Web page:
The implications are chilling. Syndicate cops are emboldened by the President’s blanket protection.
On January 17, 2017, the Foreign Ministry of the Republic of Korea announced that a Korean businessman was killed by Filipino police officers, who then proceeded to extort money from the businessman’s wife.
The South Korean man was abducted last year in Angeles City. The abductors then demanded a ransom of P8 million from the man’s wife. She paid them P5 million. However, according to an investigation by the Philippine government, and as cited by the South Korean government, he was strangled to death on the day he was abducted, and cremated in a crematorium owned by a former cop involved in the scam. Because of the ransom deficit, the kidnappers demanded another P4.5 million, still under the pretext that the husband was alive.
The Korean Foreign Ministry identified the victim as Mr. Ji Ick-Joo, in his 50s.
Mr. Ji was kidnapped by means of a fake arrest warrant for drug-related charges. The policemen involved were part of a Metro Manila-based anti-illegal drugs group.
This is not the first time Philippine police have been involved in heinous crimes. Aside from being only part of a long list of criminal acts by members of the Philippine police force, it rekindles concerns about the PNP’s role and method of enforcing President Rodrigo Duterte’s deadly crime war.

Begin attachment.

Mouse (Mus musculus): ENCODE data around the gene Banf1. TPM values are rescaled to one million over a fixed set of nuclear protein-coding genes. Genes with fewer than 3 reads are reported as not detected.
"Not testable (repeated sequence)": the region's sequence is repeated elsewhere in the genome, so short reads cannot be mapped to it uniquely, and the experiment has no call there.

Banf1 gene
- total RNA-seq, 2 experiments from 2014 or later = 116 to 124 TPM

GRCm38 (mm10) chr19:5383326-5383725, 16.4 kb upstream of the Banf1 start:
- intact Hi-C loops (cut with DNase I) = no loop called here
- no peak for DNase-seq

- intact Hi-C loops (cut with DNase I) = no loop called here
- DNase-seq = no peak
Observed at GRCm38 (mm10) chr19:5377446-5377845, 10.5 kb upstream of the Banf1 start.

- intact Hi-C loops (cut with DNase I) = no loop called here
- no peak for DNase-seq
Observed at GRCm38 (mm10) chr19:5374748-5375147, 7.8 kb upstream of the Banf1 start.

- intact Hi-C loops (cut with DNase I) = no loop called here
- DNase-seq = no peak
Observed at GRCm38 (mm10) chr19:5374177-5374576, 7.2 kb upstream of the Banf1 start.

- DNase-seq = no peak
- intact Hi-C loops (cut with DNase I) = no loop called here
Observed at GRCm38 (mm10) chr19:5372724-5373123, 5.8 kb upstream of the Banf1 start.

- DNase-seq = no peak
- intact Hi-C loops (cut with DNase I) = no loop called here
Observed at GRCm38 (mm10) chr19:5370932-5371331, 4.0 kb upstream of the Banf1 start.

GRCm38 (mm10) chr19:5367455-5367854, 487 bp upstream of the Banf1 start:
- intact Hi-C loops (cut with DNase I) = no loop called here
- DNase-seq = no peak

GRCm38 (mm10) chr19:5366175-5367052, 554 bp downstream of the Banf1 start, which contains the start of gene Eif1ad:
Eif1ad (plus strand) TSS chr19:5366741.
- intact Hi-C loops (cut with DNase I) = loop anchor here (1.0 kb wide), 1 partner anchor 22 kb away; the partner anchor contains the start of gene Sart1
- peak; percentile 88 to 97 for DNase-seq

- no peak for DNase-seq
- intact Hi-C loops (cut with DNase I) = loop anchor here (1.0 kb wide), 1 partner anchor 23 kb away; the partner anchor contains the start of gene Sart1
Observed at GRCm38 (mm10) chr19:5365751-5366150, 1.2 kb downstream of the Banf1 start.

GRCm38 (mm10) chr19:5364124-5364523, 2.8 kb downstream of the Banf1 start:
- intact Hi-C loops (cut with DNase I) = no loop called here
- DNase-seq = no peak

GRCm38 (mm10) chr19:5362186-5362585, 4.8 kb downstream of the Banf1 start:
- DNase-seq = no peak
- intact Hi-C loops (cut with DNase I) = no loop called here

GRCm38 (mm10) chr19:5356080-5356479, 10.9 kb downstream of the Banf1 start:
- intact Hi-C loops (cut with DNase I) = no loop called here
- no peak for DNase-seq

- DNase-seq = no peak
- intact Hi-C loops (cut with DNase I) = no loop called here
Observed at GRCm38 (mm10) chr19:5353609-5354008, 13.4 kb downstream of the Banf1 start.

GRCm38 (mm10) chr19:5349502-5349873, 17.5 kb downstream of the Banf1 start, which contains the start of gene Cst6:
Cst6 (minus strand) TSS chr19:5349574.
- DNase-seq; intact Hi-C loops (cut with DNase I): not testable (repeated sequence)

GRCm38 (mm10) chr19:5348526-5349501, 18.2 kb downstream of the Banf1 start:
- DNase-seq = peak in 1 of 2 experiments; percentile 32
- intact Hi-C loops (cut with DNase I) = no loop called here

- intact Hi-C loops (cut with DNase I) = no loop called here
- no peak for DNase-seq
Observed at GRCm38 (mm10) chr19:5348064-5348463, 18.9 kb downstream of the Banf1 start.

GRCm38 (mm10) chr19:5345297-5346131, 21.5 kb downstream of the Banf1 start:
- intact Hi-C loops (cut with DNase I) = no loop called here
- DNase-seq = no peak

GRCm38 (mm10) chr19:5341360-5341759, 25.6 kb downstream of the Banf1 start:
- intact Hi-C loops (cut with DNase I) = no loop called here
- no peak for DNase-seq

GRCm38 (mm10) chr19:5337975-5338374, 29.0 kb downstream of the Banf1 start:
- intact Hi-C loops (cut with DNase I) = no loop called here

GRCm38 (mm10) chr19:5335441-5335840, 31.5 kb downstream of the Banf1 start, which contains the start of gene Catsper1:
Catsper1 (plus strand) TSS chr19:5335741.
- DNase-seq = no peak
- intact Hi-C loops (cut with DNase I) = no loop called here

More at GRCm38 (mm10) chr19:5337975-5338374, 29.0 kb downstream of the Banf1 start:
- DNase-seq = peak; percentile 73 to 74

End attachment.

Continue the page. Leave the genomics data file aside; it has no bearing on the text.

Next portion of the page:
The President has encouraged police to arrest, and even kill, drug traffickers and known users without due process. It was with this sort of leeway that the police managed to easily fake a warrant. The location of the murder alone is proof of the audacity of the perpetrators–Ji was killed in his own car, which was parked near three important buildings on Police HQ that add a flavor of irony to the horror: The PNP’s community relations group, the public information office, and the “White House,” a.k.a., the office of PNP Director General Ronald “Bato” de la Rosa.
The exposure of this crime has already sent ripples of fear through the country’s guest communities. Cho June-hyuck, Korean Foreign Ministry spokesman, said the case poses concerns on the safety of South Koreans in the Philippines.
Which means this crime may adversely affect our tourism industry. There were about 5 million visitors to the Philippines in 2016. More than 1 million South Koreans visit the Philippines every year.